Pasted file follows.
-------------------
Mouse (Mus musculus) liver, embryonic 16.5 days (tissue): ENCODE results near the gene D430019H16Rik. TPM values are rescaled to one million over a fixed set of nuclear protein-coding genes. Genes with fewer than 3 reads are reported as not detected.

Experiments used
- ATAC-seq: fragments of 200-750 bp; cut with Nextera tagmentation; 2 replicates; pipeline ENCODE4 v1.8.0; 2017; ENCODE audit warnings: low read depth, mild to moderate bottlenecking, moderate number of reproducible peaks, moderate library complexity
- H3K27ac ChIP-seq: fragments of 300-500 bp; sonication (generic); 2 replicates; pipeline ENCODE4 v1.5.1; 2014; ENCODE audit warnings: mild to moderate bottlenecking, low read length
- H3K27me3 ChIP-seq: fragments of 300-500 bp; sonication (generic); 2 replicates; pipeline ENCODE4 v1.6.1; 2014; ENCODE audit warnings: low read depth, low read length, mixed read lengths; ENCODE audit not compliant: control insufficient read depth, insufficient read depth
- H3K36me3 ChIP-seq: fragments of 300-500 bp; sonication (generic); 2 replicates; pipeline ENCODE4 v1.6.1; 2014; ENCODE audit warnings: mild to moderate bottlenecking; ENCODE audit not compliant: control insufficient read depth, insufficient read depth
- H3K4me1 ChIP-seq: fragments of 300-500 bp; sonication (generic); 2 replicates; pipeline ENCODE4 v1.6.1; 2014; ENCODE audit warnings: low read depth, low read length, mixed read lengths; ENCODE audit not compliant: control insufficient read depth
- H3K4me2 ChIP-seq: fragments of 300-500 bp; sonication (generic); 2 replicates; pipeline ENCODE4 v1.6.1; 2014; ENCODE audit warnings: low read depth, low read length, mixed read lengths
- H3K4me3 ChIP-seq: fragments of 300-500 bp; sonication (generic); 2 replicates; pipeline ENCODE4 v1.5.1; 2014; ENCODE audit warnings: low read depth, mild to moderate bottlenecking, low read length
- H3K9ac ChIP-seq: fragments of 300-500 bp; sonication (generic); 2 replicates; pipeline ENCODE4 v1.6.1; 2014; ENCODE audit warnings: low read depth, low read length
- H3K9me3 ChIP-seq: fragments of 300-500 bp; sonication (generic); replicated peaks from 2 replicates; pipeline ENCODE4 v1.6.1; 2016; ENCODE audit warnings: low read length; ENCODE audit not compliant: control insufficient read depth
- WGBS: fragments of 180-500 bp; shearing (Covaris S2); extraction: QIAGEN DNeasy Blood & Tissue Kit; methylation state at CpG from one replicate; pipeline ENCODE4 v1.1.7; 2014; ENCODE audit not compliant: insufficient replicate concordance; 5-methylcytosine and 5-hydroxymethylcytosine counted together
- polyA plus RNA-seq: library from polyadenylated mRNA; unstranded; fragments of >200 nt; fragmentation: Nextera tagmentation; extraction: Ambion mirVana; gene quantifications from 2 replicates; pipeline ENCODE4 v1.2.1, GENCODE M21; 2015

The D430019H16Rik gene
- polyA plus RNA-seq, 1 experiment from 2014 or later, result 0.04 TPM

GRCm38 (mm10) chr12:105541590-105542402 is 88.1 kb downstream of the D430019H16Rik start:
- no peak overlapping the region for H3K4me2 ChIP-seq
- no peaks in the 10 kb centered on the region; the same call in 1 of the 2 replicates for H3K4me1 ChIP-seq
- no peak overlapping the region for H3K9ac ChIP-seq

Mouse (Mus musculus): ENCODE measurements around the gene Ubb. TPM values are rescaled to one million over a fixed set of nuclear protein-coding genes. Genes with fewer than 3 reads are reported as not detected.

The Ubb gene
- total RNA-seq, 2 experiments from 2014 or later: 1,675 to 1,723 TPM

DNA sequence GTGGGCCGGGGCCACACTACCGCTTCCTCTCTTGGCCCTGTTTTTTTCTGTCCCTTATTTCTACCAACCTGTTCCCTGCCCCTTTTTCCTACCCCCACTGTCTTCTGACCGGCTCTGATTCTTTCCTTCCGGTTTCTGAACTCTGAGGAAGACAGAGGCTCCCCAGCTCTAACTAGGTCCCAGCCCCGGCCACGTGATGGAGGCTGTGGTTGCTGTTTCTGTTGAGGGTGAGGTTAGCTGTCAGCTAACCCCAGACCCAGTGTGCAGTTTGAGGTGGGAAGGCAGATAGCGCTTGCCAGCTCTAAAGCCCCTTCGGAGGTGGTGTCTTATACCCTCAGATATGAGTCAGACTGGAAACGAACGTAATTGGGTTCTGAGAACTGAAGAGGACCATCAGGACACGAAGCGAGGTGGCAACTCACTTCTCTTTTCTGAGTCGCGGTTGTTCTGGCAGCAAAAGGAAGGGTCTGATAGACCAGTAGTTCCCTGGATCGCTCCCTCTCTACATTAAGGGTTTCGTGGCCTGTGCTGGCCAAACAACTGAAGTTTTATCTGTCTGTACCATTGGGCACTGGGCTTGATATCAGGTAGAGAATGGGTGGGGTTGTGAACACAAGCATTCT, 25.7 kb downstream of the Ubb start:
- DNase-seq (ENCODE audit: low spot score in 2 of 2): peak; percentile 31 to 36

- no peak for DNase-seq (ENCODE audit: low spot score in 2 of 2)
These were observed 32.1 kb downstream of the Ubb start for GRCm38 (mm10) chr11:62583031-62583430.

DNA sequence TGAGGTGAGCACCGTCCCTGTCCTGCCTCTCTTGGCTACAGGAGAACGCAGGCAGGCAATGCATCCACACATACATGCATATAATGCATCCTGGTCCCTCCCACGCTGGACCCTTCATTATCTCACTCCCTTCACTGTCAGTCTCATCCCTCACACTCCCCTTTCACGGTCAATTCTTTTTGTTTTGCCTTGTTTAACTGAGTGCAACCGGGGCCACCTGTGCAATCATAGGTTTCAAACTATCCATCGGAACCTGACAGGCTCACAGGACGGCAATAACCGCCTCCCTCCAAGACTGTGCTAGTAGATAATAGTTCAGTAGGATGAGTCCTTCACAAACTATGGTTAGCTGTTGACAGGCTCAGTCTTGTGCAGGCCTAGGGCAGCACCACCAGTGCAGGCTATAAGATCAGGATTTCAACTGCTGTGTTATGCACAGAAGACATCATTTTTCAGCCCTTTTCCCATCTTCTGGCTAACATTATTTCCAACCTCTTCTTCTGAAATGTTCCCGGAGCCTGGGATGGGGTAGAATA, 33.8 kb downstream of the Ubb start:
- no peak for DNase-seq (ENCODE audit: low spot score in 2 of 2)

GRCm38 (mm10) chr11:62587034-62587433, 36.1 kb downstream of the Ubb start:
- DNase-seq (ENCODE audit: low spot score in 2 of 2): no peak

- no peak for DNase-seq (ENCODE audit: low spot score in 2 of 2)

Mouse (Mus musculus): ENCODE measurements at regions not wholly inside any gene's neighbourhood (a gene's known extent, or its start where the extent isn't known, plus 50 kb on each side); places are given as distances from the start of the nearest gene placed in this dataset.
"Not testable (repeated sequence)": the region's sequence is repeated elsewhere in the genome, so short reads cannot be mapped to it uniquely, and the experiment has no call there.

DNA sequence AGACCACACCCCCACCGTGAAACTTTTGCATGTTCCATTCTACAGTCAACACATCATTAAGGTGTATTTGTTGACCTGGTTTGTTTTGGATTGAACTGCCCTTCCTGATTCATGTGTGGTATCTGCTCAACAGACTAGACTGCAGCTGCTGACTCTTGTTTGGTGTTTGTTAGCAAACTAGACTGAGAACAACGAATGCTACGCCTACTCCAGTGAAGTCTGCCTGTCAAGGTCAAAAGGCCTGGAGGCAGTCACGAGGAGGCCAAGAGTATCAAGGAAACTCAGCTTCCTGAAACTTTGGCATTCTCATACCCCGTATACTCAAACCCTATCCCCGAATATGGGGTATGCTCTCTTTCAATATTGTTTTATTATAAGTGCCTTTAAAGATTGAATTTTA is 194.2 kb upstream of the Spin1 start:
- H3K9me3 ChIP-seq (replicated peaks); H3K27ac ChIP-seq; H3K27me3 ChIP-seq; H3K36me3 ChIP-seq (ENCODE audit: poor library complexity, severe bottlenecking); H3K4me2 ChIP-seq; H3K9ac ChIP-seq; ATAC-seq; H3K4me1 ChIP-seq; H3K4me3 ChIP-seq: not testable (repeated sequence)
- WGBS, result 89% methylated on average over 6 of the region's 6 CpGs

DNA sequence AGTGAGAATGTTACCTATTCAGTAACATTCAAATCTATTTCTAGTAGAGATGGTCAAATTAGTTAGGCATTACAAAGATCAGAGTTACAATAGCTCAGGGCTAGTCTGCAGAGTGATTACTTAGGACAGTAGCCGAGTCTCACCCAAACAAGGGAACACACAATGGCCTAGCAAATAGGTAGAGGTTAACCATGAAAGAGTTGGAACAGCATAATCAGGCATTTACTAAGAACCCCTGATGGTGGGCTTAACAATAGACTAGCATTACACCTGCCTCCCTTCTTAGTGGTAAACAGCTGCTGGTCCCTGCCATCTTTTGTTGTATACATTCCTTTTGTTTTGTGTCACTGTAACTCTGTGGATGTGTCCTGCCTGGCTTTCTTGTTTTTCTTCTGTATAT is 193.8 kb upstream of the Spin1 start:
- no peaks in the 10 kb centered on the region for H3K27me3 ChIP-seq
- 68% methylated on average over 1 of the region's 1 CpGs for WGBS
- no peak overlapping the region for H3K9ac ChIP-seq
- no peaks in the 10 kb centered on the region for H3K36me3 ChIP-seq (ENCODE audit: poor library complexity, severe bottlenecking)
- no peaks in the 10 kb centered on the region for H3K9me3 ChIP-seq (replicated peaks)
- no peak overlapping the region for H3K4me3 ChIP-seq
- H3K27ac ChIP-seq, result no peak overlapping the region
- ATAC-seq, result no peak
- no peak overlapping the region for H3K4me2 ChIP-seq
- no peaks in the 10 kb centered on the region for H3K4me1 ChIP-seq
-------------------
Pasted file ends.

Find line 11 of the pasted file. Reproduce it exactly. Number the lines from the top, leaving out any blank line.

- H3K9me3 ChIP-seq: fragments of 300-500 bp; sonication (generic); replicated peaks from 2 replicates; pipeline ENCODE4 v1.6.1; 2016; ENCODE audit warnings: low read length; ENCODE audit not compliant: control insufficient read depth